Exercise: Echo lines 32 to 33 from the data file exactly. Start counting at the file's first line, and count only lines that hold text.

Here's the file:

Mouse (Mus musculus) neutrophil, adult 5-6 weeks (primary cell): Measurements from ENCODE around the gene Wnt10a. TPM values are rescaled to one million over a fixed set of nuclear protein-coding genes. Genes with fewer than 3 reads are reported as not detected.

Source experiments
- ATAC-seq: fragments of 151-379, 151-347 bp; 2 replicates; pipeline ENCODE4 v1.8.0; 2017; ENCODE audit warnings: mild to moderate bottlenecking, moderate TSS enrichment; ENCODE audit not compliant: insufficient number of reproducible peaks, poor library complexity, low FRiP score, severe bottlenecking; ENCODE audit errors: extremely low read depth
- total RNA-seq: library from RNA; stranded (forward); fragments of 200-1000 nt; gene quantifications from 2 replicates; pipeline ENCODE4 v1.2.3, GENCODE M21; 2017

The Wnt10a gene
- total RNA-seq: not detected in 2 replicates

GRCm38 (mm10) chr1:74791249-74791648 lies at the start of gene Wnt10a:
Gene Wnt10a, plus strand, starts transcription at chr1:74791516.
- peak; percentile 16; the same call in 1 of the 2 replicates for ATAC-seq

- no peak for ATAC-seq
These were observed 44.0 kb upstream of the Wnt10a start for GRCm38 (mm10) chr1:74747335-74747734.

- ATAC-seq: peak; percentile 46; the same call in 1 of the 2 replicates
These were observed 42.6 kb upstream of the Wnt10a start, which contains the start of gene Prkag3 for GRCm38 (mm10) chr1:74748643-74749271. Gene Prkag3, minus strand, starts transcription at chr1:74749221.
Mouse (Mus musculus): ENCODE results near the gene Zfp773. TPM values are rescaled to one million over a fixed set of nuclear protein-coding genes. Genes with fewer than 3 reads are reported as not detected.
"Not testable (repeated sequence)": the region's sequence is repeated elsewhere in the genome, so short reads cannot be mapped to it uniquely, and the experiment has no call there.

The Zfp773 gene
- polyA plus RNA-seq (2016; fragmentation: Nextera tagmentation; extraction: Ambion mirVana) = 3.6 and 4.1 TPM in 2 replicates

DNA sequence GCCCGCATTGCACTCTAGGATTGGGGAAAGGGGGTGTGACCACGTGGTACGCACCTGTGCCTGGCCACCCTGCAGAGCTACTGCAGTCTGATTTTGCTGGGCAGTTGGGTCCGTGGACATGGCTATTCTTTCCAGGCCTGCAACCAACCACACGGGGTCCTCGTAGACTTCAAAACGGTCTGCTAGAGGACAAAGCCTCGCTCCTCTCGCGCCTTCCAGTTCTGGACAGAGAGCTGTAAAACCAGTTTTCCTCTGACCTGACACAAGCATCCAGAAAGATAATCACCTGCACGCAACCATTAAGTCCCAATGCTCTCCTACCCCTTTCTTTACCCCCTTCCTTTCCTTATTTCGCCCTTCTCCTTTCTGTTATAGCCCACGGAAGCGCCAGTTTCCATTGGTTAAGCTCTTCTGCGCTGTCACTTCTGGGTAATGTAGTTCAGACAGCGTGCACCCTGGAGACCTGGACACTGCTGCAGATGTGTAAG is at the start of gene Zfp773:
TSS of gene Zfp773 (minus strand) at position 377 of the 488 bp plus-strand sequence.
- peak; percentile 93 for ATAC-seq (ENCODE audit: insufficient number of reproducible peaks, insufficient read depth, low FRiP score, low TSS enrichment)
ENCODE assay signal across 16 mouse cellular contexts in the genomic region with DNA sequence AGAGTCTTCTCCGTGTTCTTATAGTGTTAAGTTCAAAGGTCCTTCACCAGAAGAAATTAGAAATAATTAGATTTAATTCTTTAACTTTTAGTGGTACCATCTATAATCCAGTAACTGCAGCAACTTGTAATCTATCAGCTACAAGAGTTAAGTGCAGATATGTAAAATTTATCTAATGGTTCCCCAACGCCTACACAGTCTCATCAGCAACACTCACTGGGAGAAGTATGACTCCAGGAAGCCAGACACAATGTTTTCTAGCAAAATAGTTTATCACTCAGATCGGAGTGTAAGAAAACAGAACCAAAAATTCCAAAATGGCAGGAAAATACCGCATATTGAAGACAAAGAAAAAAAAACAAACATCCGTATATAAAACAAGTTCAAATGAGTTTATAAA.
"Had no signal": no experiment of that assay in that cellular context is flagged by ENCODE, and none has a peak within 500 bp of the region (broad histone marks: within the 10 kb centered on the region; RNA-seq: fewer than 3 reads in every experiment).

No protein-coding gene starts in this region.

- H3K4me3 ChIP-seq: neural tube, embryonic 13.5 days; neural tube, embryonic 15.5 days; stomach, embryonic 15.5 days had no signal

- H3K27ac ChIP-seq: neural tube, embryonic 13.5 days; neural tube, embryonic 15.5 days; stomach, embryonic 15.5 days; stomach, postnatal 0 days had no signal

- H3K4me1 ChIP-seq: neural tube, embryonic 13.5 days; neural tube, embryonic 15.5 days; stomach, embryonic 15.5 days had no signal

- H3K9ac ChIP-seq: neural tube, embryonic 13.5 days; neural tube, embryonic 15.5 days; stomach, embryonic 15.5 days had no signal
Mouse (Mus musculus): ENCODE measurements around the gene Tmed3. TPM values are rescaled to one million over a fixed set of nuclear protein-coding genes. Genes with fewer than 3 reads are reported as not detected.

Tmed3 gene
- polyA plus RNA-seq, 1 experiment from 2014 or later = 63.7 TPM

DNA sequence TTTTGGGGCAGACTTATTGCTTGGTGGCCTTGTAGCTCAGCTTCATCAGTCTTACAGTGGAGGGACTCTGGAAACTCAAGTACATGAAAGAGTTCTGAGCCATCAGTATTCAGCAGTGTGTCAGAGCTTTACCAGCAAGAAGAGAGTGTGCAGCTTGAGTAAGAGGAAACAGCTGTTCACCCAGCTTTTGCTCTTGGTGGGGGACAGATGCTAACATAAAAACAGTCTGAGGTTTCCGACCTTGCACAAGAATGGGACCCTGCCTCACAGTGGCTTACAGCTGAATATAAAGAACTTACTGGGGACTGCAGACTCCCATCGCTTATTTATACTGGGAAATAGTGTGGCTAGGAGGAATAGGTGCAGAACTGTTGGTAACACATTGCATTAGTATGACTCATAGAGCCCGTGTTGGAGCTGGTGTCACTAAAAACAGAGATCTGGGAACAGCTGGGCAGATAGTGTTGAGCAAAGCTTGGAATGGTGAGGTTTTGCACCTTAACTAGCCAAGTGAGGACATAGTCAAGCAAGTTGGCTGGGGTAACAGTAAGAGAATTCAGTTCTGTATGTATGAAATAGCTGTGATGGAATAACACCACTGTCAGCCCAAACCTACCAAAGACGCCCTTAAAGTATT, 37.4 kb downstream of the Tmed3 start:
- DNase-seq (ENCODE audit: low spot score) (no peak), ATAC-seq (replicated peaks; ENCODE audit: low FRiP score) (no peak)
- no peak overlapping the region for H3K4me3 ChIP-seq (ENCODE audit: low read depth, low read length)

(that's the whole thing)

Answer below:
- DNase-seq (ENCODE audit: low spot score) (no peak), ATAC-seq (replicated peaks; ENCODE audit: low FRiP score) (no peak)
- no peak overlapping the region for H3K4me3 ChIP-seq (ENCODE audit: low read depth, low read length)